Salary scaleThe average annual salary for paralegals in California is $59,720.2 Prospective paralegals should note that wages can differ from firm to firm and change further based on your level of experience and the geographic area in which you are employed. For example, companies in an area such as San Francisco, where many corporations are based and the average cost of living is comparatively high, may offer higher average starting salaries than are the norm in less populous cities. Another factor that you must consider when looking at a paralegal salary in California is the type of job you accept. While a majority of paralegals work directly for law firms, many also work for government organizations or private business entities.

The best paralegal jobs in California, ultimately, are the ones in which you go to work in a setting that interests you! The law is very broad and there are many different types of practices. Fine-tuning your skills in a specific area of law will place you higher in demand in the job market and increase your potential salary. Focusing on an area about which you are passionate will also help you stay interested in your work.

California Paralegal Salary Info By Metro Area

A look at paralegal salaries in the major metro areas of California:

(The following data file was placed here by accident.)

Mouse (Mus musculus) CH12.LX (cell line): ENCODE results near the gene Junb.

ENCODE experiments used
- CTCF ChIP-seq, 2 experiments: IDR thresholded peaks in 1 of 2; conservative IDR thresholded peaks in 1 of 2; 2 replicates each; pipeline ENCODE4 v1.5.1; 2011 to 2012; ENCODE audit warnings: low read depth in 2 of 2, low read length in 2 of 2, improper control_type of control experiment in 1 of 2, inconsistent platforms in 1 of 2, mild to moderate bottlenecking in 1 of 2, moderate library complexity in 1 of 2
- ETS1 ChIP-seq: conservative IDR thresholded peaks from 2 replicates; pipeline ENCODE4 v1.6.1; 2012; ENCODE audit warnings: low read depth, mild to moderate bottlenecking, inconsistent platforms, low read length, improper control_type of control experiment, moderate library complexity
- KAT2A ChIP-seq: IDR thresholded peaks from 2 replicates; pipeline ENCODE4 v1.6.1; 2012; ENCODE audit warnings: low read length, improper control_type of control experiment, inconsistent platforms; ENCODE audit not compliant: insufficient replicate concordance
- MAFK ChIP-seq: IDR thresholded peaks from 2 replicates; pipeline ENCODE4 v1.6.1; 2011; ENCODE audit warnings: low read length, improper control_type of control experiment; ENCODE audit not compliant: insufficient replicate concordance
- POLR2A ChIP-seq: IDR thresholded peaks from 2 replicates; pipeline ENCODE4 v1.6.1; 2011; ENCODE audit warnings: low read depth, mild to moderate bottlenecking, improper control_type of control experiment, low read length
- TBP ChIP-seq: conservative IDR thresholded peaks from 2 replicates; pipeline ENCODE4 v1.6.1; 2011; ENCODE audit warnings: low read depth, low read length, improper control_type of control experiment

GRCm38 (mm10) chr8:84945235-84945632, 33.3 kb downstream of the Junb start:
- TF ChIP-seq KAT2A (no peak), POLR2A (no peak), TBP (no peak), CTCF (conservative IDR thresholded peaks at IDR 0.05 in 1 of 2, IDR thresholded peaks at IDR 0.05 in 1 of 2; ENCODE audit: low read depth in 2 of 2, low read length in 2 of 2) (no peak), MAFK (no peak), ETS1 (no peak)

Metro AreaNumber EmployedAverage Annual Salary
Anaheim-Santa Ana-Irvine3,480$51,900
Los Angeles-Long Beach-Glendale10,360$53,630
Oxnard-Thousand Oaks-Ventura280$83,370
Riverside-San Bernardino-Ontario1,770$69,240
Sacramento-Roseville-Arden Arcade1,800$55,700
San Diego-Carlsbad2,930$64,130
San Francisco-Redwood City-South San Francisco2,780$79,600
San Jose-Sunnyvale-Santa Clara1,780$78,220

Data from the Bureau of Labor Statistics as of May 2017.4

Paralegal Certification

Certified Professional
Most definitions classify paralegals together with legal assistants and legal secretaries, and the majority of states do not have regulations establishing education or training standards for paralegals. The American Bar Association (ABA) definition of paralegal does not help resolve the confusion, as it includes legal assistants in its definition of paralegals.

California is one of a handful of states that regulates the use of the term “paralegal” by requiring prospective paralegals to meet state-level requirements for the profession. While it is possible to become a paralegal in California through a combination of education and on-the-job training, many employers prefer to hire paralegals who have already met the requirements through more formal training and education.

California Certification

If you work as a paralegal in California, you must possess one of four paralegal certification requirements:

  • Hold a certificate from an ABA-approved paralegal program
  • Hold a certificate or degree requiring at least 24 semester hours in legal courses from a regionally accredited postsecondary institution or one that is approved by the Bureau for Private Postsecondary and Vocational Education